Amendment 1 has to be read in conjunction with amendment 3. I have all the detail, if anybody wants it. I can go into each of the subsections of each of the Acts that we are referring to, but it ends up as quite a spaghetti junction of legislation. Amendment 3 specifies the meaning of the terms custodial institution, custody officer, escort functions and prisoner custody officer, via section 147 of the Immigration and Asylum Act 1999; section 300(7) of the Armed Forces Act 2006; section 81 of the Criminal Justice Act 1991; paragraph (1) of schedule 1 to the Criminal Justice and Public Order Act 1994; and section 89(1) of the Criminal Justice Act 1991.

    I do not think anybody would have serious problems with those definitions but if Members would like to quiz me on them, I have all the gubbins ready.

  • Will the hon. Gentleman give way?

  • Oh dear. [Laughter.]

  • Fear not—I support the Bill. While we are discussing the definitions, although I have not tabled an amendment, a couple of specific points were raised in the Chamber on Second Reading about which I want to be absolutely certain. One was whether the Bill would cover the armed forces operating under Operation Temperer. Secondly, my understanding is that PCOs are covered, but I seek clarity on that. It is important to get the definition right. It needs to be tight enough to make the Bill good and workable, but not so tight that some of those other valuable emergency workers are excluded.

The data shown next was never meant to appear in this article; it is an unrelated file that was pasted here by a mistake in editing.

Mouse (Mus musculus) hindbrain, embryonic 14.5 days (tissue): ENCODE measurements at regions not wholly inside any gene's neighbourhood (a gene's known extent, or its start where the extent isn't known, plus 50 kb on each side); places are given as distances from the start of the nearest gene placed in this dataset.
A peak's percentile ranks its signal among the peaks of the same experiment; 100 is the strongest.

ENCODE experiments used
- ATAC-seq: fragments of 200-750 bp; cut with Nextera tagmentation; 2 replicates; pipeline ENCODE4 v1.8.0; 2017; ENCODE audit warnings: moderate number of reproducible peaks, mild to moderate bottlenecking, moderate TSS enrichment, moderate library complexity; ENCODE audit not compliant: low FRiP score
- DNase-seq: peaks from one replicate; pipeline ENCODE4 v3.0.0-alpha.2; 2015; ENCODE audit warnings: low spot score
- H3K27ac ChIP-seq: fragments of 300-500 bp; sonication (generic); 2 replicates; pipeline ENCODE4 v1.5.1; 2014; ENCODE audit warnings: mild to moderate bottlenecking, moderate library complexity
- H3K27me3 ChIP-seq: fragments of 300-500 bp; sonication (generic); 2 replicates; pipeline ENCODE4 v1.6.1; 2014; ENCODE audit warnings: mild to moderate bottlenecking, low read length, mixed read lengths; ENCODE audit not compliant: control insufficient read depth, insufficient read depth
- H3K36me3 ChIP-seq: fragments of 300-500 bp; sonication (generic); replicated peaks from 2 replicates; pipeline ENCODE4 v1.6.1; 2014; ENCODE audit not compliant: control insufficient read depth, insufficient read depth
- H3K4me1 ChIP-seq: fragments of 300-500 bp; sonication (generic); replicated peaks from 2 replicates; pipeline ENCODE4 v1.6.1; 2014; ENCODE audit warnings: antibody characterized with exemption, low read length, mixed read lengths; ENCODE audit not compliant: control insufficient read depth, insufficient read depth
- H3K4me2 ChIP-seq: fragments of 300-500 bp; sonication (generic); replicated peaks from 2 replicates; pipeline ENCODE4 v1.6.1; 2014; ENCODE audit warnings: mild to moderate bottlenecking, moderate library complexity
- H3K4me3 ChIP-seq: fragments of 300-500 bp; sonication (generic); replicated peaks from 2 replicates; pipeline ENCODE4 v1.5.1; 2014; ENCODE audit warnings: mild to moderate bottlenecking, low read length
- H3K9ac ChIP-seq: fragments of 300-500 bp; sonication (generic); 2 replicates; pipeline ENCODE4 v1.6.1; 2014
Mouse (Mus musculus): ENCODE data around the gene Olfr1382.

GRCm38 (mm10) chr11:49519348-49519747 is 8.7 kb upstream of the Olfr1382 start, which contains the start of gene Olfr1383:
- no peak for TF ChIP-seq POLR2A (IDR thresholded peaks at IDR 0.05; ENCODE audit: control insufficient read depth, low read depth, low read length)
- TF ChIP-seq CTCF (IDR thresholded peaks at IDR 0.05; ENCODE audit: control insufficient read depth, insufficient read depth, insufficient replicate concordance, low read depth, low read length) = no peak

The hon. Gentleman might remember that I also talked in the Chamber about refuse collectors. I will not press that today, but in future, if this Bill works, there might be some scope to look further.

  • It is an intervention not a speech.

  • I thought that was an admirably brief intervention, by my standards. The hon. Lady makes two very good points and one with which I disagree. The two on which I agree are that members of the armed forces effectively operating as emergency workers would be covered by the Bill, as would PCOs. I have no doubt about that.

    My anxiety is that, if we extend the Bill to all public sector workers, such as refuse collectors, it would be difficult not to include housing officers and a wide range of others. I felt that the specific problem we have now relates to emergency workers and the dramatic rise in the number of incidents is significant. In addition, there is a moral imperative for us to stand by our emergency workers at such a moment. That is why I have resisted suggestions that we should spread further than what I consider to be emergency workers.

    I will own up to the hon. Lady that there is one issue that I am not sure we have yet got right and that is in relation to St John Ambulance workers. Everybody thinks of a St John Ambulance worker as somebody who runs an ambulance service. On occasion they would be covered by the Bill, if it were enacted, because they would be commissioned by the NHS to provide ambulance services, or perhaps search services; however, in the mere provision of first aid services, they would not be covered. That could lead to an odd situation where an NHS ambulance was sitting immediately next to a St John ambulance at a football stadium and one set of people would be covered and the other would not. We may need to return to that. However, I do not want to open up to everybody who provides first aid services on a voluntary basis for every charity in the country because that would water down the provision in the Bill.